A revelatory narrative of the intersecting lives and works of revered authors Virginia Woolf, T. S. Eliot, E. M. Forster, and D. H. Lawrence during 1922, the birth year of modernism.
The World Broke in Two tells the fascinating story of the intellectual and personal journeys four legendary writers - Virginia Woolf, T. S. Eliot, E. M. Forster, and D. H. Lawrence - make over the course of one pivotal year. As 1922 begins, all four are literally at a loss for words, confronting an uncertain creative future despite success in the past. The literary ground is shifting, as Ulysses is published in February and Proust's In Search of Lost Time begins to be published in England in the autumn. Yet, dismal as their prospects seemed in January, by the end of the year Woolf has started Mrs. Dalloway, Forster has, for the first time in nearly a decade, returned to work on the novel that will become A Passage to India, Lawrence has written Kangaroo, his unjustly neglected and most autobiographical novel, and Eliot has finished - and published to acclaim - "The Waste Land".
As Willa Cather put it, "The world broke in two in 1922 or thereabouts", and what these writers were struggling with that year was in fact the invention of modernism. Based on original research, Bill Goldstein's The World Broke in Two captures both the literary breakthroughs and the intense personal dramas of these beloved writers as they strive for greatness.
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The best non-fiction Audible book I've heard
Bill Goldstein has certainly studied well how novelists write, because he brings a novelist's sensibility to this book. The characters he describes are vibrant, there is a great arc to the narrative as it weaves these four lives together, and he ends each chapter as a cliffhanger, making you want to read on and on to find out what happens. I had to keep checking Wikipedia to be sure that "The Waste Land" was indeed published in "The Dial" because it seemed so uncertain throughout the book that it would be.
If found Virginia Woolf the most sympathetic and complicated character. She seems to have spoken most freely in her diary and therefore it was easiest to find out about her ambitions, and her insecurities. She came across as the most human. I never realized how all four of the characters interacted with each other so regularly. It was fascinating to learn that about them.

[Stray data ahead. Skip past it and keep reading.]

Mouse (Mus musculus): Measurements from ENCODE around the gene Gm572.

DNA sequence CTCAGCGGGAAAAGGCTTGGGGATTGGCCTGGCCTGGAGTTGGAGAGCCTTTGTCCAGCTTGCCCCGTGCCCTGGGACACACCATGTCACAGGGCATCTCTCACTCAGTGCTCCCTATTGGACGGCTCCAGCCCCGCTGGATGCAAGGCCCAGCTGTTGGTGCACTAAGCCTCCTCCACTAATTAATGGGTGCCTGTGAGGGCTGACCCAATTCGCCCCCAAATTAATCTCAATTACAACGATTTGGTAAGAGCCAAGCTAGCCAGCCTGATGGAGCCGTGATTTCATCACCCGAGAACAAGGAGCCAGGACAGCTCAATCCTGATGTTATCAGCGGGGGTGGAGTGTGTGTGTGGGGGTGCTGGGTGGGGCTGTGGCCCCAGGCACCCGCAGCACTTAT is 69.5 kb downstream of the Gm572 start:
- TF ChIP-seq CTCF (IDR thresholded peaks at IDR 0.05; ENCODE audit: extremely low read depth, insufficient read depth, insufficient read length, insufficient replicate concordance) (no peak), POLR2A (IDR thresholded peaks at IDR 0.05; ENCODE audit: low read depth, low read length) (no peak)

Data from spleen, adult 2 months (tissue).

He was clear and concise and easy to follow.
This is the best non-fiction book I have listened to on Audible so far. Mr Goldstein's account is incredibly detailed and erudite, but laid out in such a straightforward way that even a lay person without much knowledge of the key players can follow along and learn. The depth and breadth of research that went into this book is simply astounding. I don't know how he managed to synthesize all of that information into a coherent narrative. He found so many sources and little scraps of information that he then masterfully wove into a coherent and even exciting narrative. As I mentioned above, each chapter ended with a cliffhanger -- something his subjects would have been proud of. In some ways, he accomplished what Joyce and Woolf had set out to do - he was able to tell a story from completely inside one person's head -- his research was so meticulous and complete that it allowed us to almost know and feel exactly what these great authors thought and felt. That is a remarkable achievement. This is a great selection for anyone who has an interest in history or literature. Bravo, Mr. Goldstein